The federal Labor party has committed to a stronger surplus while increasing spending and expanding tax breaks to everyday Australians in its budget response.
Opposition Leader Bill Shorten told Australians last Thursday that the government’s plan for tax cut’s was less of a plan and more of a debt bomb.
“This is not a tax plan; it’s a ticking debt bomb. It is neither fair nor responsible to lock in those billions of dollars in tax giveaways flowing disproportionately to a relatively few Australians, and so far into the future, especially when you consider the foreboding we see in the global environment,” he said.
Mr Shorten said a Labor government would not sit idly by and ‘leave it to the market’ but instead would be proactive.
“For the last six years we’ve tried it their way, the government’s way: the invisible hand; ‘Leave it to the market.’ We now know how that all ends,” said Mr Shorten.
In a speech that was a direct election appeal to the public Mr Shorten said that a surplus could only be brought about by real reform.
“The Liberals talk so much about being back in the black, but the budget papers reveal a much paler shade of grey.
“What we need is a fighting fund for the nation – a strong surplus to protect us from international shocks.
“Surpluses can only be built on real reform, not by cutting schools and hospitals, not by short-changing the NDIS, and not by banking on the price of ore and a blue sky environment,” he said.
Mr Shorten confirmed that Labor would support the governments tax break for middle-income earners between $48,000 and $126,000 but would expand it.
“In Chris Bowen’s first budget Labor will provide a bigger tax refund than the Liberals for 3.6 million Australians – all told, an extra $1 billion for low-income earners in this country,” he said.
Mr Shorten confirmed that negative gearing rules would change but not for those currently using the system or even those who use it on new homes, but rather for property investors.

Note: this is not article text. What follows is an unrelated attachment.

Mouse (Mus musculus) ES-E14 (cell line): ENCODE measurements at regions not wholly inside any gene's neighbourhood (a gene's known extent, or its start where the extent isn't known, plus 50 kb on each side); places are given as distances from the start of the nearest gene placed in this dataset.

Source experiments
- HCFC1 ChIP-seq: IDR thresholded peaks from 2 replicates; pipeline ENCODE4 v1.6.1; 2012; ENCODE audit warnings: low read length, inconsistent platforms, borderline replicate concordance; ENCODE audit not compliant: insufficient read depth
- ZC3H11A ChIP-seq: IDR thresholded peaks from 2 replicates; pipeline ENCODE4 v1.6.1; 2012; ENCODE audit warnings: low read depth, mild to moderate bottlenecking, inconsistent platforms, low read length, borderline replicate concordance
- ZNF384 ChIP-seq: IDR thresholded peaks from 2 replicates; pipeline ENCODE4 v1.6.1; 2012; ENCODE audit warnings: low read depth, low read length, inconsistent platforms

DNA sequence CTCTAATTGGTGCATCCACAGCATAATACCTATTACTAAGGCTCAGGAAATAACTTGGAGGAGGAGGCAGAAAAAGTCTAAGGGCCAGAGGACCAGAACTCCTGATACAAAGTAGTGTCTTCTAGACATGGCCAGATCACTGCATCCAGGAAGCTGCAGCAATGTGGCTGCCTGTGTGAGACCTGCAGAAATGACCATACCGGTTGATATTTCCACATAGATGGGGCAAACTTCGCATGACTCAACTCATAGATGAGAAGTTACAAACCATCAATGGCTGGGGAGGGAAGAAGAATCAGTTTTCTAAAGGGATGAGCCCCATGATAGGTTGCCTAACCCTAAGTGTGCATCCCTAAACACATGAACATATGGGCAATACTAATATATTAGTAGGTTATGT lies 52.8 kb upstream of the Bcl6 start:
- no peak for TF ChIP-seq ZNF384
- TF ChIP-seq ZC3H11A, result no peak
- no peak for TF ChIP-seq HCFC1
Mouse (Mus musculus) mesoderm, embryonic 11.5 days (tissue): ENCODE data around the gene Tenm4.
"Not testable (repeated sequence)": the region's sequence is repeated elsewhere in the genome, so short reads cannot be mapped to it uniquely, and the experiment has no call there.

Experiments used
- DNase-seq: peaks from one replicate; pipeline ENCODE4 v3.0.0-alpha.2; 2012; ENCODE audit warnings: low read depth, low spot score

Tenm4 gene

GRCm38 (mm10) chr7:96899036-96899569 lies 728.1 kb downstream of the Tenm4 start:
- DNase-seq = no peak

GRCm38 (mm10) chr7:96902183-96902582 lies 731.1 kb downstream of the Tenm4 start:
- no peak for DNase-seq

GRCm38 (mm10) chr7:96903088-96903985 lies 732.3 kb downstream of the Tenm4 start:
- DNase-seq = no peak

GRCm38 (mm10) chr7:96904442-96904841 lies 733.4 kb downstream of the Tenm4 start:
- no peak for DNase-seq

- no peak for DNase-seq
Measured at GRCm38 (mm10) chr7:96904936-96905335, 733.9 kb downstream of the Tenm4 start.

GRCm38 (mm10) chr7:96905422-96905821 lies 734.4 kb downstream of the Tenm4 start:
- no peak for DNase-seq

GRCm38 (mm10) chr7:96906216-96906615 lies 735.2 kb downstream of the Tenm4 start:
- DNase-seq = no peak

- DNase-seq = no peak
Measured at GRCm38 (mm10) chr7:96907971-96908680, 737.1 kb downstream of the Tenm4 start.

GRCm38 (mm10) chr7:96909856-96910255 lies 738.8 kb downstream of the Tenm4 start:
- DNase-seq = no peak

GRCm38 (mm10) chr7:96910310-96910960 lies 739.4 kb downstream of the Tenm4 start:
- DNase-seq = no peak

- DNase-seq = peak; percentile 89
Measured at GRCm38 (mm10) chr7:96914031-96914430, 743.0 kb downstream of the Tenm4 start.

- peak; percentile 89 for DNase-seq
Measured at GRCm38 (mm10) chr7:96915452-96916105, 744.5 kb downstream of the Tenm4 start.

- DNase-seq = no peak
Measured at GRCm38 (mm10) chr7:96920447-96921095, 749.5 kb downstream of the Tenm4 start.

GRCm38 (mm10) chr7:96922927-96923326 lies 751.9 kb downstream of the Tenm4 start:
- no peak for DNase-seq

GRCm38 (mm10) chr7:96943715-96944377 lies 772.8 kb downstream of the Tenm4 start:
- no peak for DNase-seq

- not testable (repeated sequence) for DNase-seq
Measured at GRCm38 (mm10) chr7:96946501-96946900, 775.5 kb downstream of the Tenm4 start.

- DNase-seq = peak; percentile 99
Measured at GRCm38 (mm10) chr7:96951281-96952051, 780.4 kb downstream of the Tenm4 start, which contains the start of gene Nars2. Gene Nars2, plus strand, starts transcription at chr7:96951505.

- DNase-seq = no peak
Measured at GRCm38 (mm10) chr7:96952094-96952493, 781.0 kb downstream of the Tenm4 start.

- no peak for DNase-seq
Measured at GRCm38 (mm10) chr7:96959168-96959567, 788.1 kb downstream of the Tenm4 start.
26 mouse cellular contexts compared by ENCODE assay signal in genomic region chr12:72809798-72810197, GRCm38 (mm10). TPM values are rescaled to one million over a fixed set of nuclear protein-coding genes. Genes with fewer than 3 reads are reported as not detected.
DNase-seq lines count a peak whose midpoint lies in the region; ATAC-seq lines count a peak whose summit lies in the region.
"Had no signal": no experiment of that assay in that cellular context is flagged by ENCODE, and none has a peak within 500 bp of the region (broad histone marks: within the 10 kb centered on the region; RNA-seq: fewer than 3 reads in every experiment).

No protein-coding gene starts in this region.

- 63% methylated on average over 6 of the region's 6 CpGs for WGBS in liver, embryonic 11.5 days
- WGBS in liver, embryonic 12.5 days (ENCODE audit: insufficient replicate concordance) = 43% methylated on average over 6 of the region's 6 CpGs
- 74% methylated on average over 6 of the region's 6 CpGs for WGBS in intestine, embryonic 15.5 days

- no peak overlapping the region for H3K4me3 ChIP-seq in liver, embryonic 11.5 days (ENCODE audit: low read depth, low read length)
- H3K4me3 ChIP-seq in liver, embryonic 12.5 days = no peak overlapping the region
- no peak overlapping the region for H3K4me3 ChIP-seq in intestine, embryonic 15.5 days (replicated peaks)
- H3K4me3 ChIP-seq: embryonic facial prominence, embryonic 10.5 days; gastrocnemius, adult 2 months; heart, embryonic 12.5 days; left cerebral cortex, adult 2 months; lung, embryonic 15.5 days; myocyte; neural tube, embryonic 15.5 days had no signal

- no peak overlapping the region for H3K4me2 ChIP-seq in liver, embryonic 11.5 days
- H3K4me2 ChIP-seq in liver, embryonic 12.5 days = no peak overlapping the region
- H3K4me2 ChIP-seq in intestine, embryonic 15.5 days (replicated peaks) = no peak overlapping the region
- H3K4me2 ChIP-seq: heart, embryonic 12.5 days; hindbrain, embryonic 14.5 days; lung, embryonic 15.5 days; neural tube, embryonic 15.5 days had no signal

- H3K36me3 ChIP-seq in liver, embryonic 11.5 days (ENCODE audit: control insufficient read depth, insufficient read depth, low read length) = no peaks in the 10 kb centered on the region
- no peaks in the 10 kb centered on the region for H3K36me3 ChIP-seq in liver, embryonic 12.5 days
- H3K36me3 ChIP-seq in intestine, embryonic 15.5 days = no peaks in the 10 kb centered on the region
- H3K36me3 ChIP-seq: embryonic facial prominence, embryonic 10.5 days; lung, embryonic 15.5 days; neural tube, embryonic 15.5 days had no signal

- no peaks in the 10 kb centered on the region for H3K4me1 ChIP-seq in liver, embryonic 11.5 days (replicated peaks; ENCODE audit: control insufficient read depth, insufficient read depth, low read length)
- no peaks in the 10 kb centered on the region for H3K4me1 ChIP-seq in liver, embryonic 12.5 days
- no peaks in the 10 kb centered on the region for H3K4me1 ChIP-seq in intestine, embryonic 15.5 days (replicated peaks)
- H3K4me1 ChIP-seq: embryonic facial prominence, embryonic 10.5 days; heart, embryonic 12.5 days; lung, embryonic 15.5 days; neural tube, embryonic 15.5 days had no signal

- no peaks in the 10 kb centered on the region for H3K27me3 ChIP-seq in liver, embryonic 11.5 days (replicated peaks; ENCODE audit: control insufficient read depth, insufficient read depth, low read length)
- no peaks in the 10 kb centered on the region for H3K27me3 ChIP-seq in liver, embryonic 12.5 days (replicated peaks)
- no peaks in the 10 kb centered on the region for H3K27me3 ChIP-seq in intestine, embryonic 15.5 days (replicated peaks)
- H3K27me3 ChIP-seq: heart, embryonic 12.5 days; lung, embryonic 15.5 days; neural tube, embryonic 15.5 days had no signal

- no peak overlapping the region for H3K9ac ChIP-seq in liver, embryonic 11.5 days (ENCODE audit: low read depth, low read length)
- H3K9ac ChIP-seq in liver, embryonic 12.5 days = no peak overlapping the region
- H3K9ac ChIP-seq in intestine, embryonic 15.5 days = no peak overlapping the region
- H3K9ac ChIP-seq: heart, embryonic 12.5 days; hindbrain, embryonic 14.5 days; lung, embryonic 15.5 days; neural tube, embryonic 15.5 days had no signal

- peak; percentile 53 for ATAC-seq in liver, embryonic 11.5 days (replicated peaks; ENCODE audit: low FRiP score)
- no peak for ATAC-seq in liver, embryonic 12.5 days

‘You cannot have property investors playing with loaded dice against our young people, Generation Y and the Millennials,” he said.
In an appeal to young voters Mr Shorten vowed to rule out intergenerational bias in the tax system by changing both the negative gearing rules and the franking credits regime.
“The intergenerational bias that the tax system has against young people must be called out. A government must be brave enough and decent enough to stop the bias against first-home buyers and young Australians – and we will be that government,” he said.
Labor also introduced its plan to get wages moving again by restoring Sunday and public penalty rates and stopping companies using dodgy labour-hire arrangements to cut pay.
“I don’t want any Australian adult who works full-time to be trapped in poverty. A sensible, overdue plan to achieve moderate but meaningful improvement in wages is what we offer Australians,” said Mr Shorten.
Mr Shorten finished his reply by appealing straight to the voters and vowing to giver Australians stability, unity and a future if Labor succeeds in the upcoming election.
“Do we want a fairer, more equal country where the economy works in the interests of everyone, or do we want another three years of drift, with the top-end of town profiting much better than everybody else?”
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